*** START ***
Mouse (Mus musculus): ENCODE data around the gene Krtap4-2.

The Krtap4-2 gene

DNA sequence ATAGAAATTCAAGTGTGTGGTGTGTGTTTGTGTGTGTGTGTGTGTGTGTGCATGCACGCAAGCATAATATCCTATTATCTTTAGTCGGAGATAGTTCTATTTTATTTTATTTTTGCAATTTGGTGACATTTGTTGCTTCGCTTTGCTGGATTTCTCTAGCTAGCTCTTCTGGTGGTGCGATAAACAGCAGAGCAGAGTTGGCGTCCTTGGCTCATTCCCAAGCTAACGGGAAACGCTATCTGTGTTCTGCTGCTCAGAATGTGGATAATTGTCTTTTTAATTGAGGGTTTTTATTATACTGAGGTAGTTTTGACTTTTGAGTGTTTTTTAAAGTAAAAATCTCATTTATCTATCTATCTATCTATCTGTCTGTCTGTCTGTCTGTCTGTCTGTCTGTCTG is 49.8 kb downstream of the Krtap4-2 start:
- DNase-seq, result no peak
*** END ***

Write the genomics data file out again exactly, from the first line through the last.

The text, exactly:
Mouse (Mus musculus): ENCODE data around the gene Krtap4-2.

The Krtap4-2 gene

DNA sequence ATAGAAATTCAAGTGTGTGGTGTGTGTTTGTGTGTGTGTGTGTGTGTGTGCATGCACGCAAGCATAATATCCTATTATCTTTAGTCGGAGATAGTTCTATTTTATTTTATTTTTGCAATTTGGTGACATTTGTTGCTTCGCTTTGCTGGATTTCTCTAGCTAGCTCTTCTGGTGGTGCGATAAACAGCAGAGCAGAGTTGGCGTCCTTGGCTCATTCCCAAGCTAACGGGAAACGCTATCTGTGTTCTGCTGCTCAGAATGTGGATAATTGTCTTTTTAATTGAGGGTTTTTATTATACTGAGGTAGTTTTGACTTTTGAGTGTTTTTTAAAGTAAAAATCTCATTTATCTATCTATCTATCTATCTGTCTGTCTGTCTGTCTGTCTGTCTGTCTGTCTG is 49.8 kb downstream of the Krtap4-2 start:
- DNase-seq, result no peak